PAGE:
In the distant past Great Britain was part of continental Europe with the rivers of eastern England being tributaries of the River Rhine, which flowed across a flat, marshy plain, which is now the southern North Sea. Around 12,000 years ago, following the end of the last Ice Age, the sea levels rose, severing Britain from Europe and flooding the Fen Basin, a large hollow created as the ice retreated. The fen area gradually became separated from the sea by extensive sand banks, which circled the fringes of the Wash. Within the fens, dense vegetation grew in the fresh water forming peat deposits, which built up over some 6000 years. During the Roman occupation, some embankments were erected to protect agricultural land from inundation by rivers and sea water, but when they left in 406, the Fens became a wilderness of marshes and flooding again. However, some settlement occurred, particularly on a number of clay islands within the fens, including Ely and Ramsey. The last stand against the Norman invaders took place in the region, and ended in defeat when Hereward the Wake was betrayed by the monks of Ely in 1071.
The early thirteenth century was a particularly wet period, and the Fens suffered from frequent flooding. Recognition that any solution needed organising centrally came in 1258, when the first Commissioners of Sewers were appointed. They found it difficult to fund any kind of drainage works, as the population were unwilling to pay for them, but around 1400, the Commissioners were given powers to raise taxes and punish those who refused to contribute. John Morton, the bishop of Ely, set about straightening parts of the River Nene between 1478 and 1490, and Morton's Leam still bears his name. The Wars of the Roses interrupted his plans for further land drainage projects, and the Dissolution of the Monasteries between 1536 and 1539 had a catastrophic effect on the region. Monasteries had supervised many land drainage initiatives, but once they were replaced by hundreds of small landowners, there was neither the resources nor the organisation to maintain the works, which rapidly fell into disrepair. High sea levels in 1570 broke through the Roman sea defences, and vast areas were flooded, as far inland as Bedfordshire.
The next major advance was the construction of Popham's Eau, a channel connecting the River Nene to the River Great Ouse, which was completed in 1605. The project was the inspiration of Sir John Popham, the Lord Chief Justice, who assembled a team of associates to complete the work, all of whom would benefit from it. There were, however, still major problems with flooding in the Fens, and several commissions were held in the early seventeenth century to investigate what could be done. Finally, in 1630, Francis Russell, 4th Earl of Bedford assembled a group of 13 other Adventurers, and with the approval of King Charles I, embarked on a grand project to turn all of the Great Level of the Fens into agricultural land. They were opposed by the local population, many of whom made a living from fishing, wild-fowling, catching eels and cutting reeds.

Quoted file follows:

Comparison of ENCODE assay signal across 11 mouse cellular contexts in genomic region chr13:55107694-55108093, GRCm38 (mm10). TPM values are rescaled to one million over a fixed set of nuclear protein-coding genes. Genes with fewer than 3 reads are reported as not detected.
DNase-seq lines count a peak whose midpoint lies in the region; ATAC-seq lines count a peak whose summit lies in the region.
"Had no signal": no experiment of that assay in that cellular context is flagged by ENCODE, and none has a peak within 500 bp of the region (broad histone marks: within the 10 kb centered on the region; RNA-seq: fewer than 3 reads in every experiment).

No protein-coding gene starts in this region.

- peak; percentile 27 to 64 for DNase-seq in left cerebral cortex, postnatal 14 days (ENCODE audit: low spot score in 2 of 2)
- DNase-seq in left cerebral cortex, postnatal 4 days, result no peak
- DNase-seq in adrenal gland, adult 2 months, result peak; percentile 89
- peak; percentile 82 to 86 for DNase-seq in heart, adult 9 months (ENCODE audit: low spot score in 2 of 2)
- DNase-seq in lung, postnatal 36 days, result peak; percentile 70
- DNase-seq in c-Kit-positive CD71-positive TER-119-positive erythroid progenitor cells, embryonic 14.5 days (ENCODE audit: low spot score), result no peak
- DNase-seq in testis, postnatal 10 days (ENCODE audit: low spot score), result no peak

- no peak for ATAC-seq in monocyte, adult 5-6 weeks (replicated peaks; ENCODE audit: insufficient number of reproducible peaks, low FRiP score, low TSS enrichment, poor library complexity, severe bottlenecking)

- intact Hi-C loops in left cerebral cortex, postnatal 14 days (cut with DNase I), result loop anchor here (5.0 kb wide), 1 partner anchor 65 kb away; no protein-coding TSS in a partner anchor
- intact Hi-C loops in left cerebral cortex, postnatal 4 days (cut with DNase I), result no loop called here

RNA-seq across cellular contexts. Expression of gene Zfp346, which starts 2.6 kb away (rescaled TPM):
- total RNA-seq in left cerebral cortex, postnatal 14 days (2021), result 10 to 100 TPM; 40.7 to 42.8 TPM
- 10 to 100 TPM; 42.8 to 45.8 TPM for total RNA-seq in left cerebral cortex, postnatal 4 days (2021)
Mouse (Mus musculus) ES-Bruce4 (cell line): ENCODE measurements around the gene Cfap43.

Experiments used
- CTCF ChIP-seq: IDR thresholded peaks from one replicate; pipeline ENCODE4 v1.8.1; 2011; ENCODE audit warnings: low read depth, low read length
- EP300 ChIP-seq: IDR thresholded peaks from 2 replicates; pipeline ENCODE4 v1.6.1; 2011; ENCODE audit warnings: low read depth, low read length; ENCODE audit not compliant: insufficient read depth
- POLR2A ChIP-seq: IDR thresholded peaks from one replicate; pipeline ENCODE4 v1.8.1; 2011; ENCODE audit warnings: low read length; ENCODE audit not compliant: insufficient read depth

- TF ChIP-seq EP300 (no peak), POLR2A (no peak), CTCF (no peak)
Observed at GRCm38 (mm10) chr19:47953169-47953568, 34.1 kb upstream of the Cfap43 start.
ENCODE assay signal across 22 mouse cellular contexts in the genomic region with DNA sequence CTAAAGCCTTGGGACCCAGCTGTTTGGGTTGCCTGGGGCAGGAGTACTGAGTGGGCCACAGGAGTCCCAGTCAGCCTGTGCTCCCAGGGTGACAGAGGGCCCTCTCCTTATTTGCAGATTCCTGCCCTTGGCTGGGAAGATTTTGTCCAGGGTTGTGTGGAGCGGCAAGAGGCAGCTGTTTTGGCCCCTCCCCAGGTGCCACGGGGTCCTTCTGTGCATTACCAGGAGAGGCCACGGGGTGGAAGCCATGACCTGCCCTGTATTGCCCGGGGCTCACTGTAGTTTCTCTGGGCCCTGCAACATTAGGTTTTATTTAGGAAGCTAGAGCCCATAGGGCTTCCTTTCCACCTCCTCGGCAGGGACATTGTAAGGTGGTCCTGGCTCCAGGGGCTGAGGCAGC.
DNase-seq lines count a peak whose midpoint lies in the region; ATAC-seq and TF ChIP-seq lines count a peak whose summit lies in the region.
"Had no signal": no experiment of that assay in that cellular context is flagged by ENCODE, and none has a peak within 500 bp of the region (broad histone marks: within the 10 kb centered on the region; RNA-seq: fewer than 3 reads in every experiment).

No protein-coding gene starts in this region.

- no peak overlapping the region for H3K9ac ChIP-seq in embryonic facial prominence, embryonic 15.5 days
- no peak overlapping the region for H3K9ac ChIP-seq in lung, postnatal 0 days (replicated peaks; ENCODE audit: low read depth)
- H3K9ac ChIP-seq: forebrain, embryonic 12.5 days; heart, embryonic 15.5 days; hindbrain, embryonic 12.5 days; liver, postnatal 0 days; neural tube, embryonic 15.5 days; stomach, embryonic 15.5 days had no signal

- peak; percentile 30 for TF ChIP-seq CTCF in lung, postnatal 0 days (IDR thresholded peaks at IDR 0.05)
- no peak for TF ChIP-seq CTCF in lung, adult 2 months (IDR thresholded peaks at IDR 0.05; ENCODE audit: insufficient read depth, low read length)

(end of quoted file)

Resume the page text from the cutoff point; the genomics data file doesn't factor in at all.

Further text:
They employed the Dutch engineer Sir Cornelius Vermuyden to manage the scheme, and he was given six years to complete it. When finished, they would divide 43,000 acres (170 km2) between themselves, in recompense for the money they had invested into the works. Another 12,000 acres (49 km2) would be given to the king, and 40,000 acres (160 km2) would be leased out with rents being used to maintain the works. There were nine major components to the works, including the Bedford River, (later called the Old Bedford River), which ran for 21 miles (34 km) from Earith to Salters Lode; Bevill's Leam, which ran for 2 miles (3.2 km) from Whittlesey Mere to Guyhirn; Peakirk Drain, which ran for 10 miles (16 km) from Peterborough Great Fen to Guyhirne; and improvements and reworking of Morton's Leam. The straight course of the Bedford River was 10 miles (16 km) shorter than the old course of the Great Ouse, which meandered through Ely. The scheme was declared complete by a Session of Sewers, which met on 12 October 1637 at St Ives, but the following wet winter showed that there were serious flaws in its execution.
The Royal Commission of Sewers reversed the decision when it met at Huntingdon in 1639, and an Act of Parliament passed in 1649 authorised William Russell, 5th Earl of Bedford and his associates to further drain the land. The Act divided the Bedford Level into three parts, each with its own Board of Commissioners, and so the North Level, the Middle Level and the South Level were formed. Vermuyden again managed the works, which included the cutting of the New Bedford River, running parallel to the Old Bedford Level, which created a huge washland covering 4,700 acres (19 km2) from Earith to Salters Lode to store flood water. Most of the work carried out was in the Middle Levels; some took place in the North Levels, but Vermuyen's plan for the South Level of a channel to prevent water from the rivers on the eastern edge of the fens from ever entering the lowlands was shelved, and was not finally implemented until the Cut-off Channel was built in the late 1960s and early 1970s. The South Level Barrier Bank to the east and the Middle Level Barrier Bank to the west were constructed to protect the Middle Level from the flood waters. The work was again declared to be complete in 1656.
The improved drainage caused a rapid shrinkage of the peat fen and land levels dropped. The rivers remained at their original levels, as their beds were covered in a layer of sand, and soon the rivers were higher than the surrounding land. Within 30 years flooding returned, and although the advent of wind pumps to raise water into the rivers helped the situation a little, it was not until the arrival of steam pumps in the early nineteenth century that the vision of the Adventurers was realised. Steam was replaced by diesel engines from 1913 and by automated electric pumps from 1948.